See “A Godless Great Awakening,” Joshua Mitchell, First Things, July 2, 2020 (online article), https://www.firstthings.com/web-exclusives/2020/07/a-godless-great-awakening; “These Aren’t Protests, They’re Religious Ceremonies,” James McElroy, The American Conservative, June 13, 2020 (online article), https://www.theamericanconservative.com/articles/these-arent-protests-theyre-religious-ceremonies/; “Atonement as Activism,” John McWhorter, The American Interest, May 24, 2018 (online article), https://www.the-american-interest.com/2018/05/24/atonement-as-activism/.
 See “The Disgraceful Howard Zinn,” Michael Burlingame, Claremont Review of Books, Spring 2020, 52-53.
 “How the New York Times Is Distorting American History,” Wilfred M. McClay, Commentary Magazine, October, 2019 (online article), https://www.commentarymagazine.com/articles/wilfred-mcclay/how-the-new-york-times-is-distorting-american-history/. Note that McClay wrote those words well before the 2020 Black Lives Matter riots. Tragically, his prediction proved to be true.
 See “America Wasn’t Founded on White Supremacy,” Lucas Morel, The American Mind, October 17, 2019 (online article), https://americanmind.org/essays/america-wasnt-founded-on-white-supremacy/; “Leftists Attack The ‘1619 Project,’” Rod Dreher, The American Conservative, November 29, 2019 (online article), https://www.theamericanconservative.com/dreher/attack-on-1619-project-socialists/.
 “New York Times Corrects the 1619 Project — but It’s Still a Giant Lie,” editorial, New York Post, March 14, 2020.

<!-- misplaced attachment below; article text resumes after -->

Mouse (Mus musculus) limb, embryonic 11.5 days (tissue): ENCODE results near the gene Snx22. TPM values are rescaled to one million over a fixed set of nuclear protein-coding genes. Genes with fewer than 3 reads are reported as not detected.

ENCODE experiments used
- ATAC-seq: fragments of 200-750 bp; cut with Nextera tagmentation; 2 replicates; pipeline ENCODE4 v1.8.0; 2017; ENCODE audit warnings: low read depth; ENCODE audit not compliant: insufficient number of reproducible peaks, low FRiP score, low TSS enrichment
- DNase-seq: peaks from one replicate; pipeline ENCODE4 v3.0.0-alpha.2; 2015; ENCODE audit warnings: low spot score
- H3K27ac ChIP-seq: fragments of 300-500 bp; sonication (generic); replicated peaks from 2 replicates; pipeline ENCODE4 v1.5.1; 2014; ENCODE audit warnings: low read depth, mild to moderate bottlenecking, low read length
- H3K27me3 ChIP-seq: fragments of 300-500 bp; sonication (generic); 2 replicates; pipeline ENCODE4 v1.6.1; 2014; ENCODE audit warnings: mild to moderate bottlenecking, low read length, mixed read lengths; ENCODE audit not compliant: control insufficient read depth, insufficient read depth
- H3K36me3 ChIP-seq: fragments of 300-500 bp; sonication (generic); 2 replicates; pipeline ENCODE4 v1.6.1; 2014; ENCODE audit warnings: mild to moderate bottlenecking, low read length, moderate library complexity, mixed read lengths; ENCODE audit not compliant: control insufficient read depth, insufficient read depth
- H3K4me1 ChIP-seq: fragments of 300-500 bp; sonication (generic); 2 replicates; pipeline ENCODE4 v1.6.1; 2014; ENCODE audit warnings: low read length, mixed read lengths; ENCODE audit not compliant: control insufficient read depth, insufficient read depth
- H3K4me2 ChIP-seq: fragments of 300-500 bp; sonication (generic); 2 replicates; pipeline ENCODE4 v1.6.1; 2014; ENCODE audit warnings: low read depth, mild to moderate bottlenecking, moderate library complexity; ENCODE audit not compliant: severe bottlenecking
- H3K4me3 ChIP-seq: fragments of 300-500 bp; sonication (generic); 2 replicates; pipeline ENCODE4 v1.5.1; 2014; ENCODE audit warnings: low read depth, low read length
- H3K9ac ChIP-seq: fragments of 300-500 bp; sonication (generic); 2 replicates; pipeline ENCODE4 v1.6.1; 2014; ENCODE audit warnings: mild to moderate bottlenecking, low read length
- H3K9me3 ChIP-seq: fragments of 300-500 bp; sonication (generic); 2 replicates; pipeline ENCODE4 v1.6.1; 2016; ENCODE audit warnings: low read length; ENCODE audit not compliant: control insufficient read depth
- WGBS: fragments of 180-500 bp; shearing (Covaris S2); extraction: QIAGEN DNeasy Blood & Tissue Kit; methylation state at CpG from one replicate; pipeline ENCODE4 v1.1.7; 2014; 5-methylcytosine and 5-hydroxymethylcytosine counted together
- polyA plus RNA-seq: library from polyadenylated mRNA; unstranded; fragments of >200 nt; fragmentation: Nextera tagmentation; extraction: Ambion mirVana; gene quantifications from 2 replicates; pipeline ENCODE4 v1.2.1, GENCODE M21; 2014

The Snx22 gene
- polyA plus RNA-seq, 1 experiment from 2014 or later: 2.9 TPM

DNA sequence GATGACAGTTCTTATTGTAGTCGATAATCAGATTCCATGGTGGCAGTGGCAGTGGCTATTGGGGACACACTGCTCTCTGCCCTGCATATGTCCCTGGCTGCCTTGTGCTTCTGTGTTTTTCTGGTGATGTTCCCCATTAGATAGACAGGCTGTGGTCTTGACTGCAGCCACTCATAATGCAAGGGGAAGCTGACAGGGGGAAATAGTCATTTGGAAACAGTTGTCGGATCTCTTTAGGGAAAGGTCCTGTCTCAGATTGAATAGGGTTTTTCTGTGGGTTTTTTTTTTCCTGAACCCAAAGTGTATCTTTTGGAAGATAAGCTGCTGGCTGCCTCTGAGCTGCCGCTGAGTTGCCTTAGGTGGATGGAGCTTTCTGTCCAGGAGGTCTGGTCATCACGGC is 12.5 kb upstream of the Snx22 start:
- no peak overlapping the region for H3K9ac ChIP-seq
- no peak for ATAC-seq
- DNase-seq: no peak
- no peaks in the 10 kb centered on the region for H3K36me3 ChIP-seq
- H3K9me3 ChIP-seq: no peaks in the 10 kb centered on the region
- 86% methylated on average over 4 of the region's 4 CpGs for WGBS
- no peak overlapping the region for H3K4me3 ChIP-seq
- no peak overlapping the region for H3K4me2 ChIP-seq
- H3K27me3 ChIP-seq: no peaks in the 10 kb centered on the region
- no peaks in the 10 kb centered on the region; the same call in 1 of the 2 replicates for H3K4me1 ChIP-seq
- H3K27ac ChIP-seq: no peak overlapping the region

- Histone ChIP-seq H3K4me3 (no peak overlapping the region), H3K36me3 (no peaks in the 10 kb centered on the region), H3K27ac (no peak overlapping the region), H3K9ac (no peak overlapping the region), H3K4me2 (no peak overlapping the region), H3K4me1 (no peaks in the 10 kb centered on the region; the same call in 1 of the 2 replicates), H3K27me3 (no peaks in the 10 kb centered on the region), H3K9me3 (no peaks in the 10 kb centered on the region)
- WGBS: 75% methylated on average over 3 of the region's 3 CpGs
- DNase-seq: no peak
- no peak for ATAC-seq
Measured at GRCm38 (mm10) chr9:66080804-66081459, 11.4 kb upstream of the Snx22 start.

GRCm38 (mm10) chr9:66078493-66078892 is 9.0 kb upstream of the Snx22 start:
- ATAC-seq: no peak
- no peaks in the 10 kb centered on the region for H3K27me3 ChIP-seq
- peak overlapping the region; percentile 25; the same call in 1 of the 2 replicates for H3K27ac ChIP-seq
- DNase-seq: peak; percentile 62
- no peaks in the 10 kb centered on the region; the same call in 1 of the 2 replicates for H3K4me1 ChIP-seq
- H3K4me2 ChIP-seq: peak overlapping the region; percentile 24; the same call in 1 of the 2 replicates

“Cancel the New York Times,” Richard Samuelson, Claremont Review of Books, Summer 2020, 18.
 Samuelson, 20.
 “Remarks by President Trump at South Dakota’s 2020 Mount Rushmore Fireworks Celebration,” July 4, 2020, https://www.whitehouse.gov/briefings-statements/remarks-president-trump-south-dakotas-2020-mount-rushmore-fireworks-celebration-keystone-south-dakota/.
 “Trump’s Mount Rushmore Speech Is the Closest He’s Come to Fascism,” Federico Finchelstein, Foreign Policy, July 8, 2020 (online article), https://foreignpolicy.com/2020/07/08/trumps-mount-rushmore-speech-fascist-politics-zeev-sternhell/.
 “Call Them the 1619 Riots,” Charles Kesler, New York Post, June 19, 2020.
 “Nikole Hannah-Jones Endorses Riots and Toppling Statues as a Product of the 1619 Project,” Allison Schuster, The Federalist, June 20, 2020 (online article), https://thefederalist.com/2020/06/20/nikole-hannah-jones-endorses-riots-and-toppling-statues-as-a-product-of-the-1619-project/.
 “1619 Project Founder Claims Her Project is Simply an ‘Origin Story,’ not History,” Becket Adams, Washington Examiner, July 28, 2020 (online article), https://www.washingtonexaminer.com/opinion/1619-project-founder-claims-her-project-is-simply-an-origin-story-not-history.
 On the Times’s extreme partisanship, see this open letter of resignation by one of the paper’s former editors: https://www.bariweiss.com/resignation-letter. On the related topic of cancel culture, see “Our Oppressive Moment,” John McWhorter, Quillette, July 29, 2020 (online article), https://quillette.com/2020/07/29/our-oppressive-moment/.
 Wilfred M. McClay, Land of Hope: An Invitation to the Great American Story, (New York: Encounter, 2019). A teacher’s guide is also now available. For a review of McClay’s book, see “Who Tells Our Story,” Allen C. Guelzo, Claremont Review of Books, Summer 2019, https://claremontreviewofbooks.com/who-tells-our-story/.